The tribunal’s ruling that the truly commercially sensitive information in the developer’s application should remain private will be a relief to local authorities that are seeking to regenerate their areas through development projects with private developers.

Applications for disclosure of government policy documents (Decision notice FS50492483)

The ICO required the DfE to disclose the reasons for its decision to refuse funding for Sandwell Council’s Building Schools for the Future programme, deciding that the section 35 “government policy” exemption was engaged but the public interest in disclosure outweighed the public interest in maintaining the exemption. The ICO ruled that the section 42 legal professional privilege exemption applied to some of the information, but found that the section 36 exemption was not even engaged on the facts, despite concerns over a possible chilling effect.

The decision shows that the ICO will not shy away from ordering the disclosure of potentially controversial or political documents.


Personal data exemption protects identities of RIPA officials (Callus v Home Office)

This quarter, the FTT(IR) ruled that the Home Office correctly applied the FOIA section 40(2) personal data exemption in order to refuse a request for details of individual police officers who advised on applications for communications data under the Regulation of Investigatory Powers Act 2000 (RIPA). Although the FTT(IR) acknowledged that individual accountability at all levels was an essential protection in light of the intrusive nature of RIPA procedures, it stated that appellant had not made out a case that the disclosure of individual names would contribute to this process.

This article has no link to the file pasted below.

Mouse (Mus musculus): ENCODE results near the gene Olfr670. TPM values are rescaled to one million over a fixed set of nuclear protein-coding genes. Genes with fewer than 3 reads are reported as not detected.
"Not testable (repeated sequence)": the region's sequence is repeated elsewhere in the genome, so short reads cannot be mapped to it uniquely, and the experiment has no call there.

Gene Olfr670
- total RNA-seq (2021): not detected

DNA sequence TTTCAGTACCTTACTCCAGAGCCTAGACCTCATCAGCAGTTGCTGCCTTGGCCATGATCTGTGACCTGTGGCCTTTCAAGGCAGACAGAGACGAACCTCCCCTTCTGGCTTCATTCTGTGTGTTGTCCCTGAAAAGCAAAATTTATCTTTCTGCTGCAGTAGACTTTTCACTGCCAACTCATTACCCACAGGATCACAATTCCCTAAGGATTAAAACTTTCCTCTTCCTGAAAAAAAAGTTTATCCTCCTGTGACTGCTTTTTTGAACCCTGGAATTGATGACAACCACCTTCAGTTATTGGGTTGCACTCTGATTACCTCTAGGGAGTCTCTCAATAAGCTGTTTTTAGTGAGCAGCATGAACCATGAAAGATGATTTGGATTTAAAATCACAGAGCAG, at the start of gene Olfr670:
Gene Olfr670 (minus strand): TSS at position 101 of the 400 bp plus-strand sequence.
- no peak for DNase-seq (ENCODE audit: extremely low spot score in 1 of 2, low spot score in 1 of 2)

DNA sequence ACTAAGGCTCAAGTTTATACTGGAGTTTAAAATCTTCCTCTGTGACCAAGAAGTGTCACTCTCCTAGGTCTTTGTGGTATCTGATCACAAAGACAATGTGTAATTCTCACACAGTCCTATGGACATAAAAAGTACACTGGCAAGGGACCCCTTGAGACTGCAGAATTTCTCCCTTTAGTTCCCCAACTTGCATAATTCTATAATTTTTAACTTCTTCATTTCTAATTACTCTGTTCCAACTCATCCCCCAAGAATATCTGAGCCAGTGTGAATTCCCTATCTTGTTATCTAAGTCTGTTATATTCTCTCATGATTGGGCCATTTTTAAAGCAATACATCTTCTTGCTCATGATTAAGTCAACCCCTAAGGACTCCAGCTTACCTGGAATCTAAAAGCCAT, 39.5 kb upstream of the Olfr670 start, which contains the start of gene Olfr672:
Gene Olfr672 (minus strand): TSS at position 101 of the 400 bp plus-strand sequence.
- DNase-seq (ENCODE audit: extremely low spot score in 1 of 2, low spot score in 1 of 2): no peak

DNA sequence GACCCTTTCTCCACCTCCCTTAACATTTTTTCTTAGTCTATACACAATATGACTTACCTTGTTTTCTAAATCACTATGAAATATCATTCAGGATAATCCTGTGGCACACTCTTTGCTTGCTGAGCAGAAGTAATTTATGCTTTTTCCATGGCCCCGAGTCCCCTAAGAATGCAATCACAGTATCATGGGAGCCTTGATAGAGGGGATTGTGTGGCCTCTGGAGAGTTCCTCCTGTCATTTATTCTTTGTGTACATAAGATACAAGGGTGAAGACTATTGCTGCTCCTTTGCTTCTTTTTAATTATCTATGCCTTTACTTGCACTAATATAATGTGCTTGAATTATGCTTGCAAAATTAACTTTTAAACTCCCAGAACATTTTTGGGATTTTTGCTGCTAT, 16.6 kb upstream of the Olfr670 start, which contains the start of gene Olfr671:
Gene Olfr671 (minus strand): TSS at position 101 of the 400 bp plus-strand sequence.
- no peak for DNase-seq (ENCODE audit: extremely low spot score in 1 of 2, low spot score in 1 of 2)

The case is another example of tribunals’ reluctance to disclose individuals’ personal data under FOIA (especially those of relatively junior officials).

Local councillors’ pension scheme details need not be disclosed (Crompton v Information Commissioner)

In this case, the FTT(IR) upheld a borough council’s refusal to disclose information about the participation of local councillors in the local government pension scheme and the employer contributions made in respect of them. It ruled that in order to hold councillors to account for use of public money, it was sufficient for the council to disclose the total sum contributed by the council, without giving the names of the councillors concerned.

CPS historic prosecution decision information must be disclosed, with personal data redactions (Corke v Information Commissioner)

The FTT(IR) has also ruled that the Crown Prosecution Service must publish information relating to its decisions not to prosecute a deceased former MP for offences against children dating from the 1970s. Although the tribunal acknowledged the need to maintain a “safe space” for deliberations of the CPS and the police, and the personal data of the children involved, it was swayed by the fact that the information related to events many years ago and were in themselves “significant historical documents”. It therefore ruled that the public interest under section 30 of FOIA lay in favour of disclosure. However, the FTT(IR) took steps to protect the personal data of living individuals by ordering appropriate redactions to the disclosed information.